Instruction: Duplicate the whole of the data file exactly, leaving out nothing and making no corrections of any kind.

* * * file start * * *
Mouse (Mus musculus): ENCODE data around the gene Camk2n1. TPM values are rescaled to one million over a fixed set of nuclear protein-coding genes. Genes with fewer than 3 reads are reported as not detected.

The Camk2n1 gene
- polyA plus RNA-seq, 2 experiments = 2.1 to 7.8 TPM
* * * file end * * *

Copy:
Mouse (Mus musculus): ENCODE data around the gene Camk2n1. TPM values are rescaled to one million over a fixed set of nuclear protein-coding genes. Genes with fewer than 3 reads are reported as not detected.

The Camk2n1 gene
- polyA plus RNA-seq, 2 experiments = 2.1 to 7.8 TPM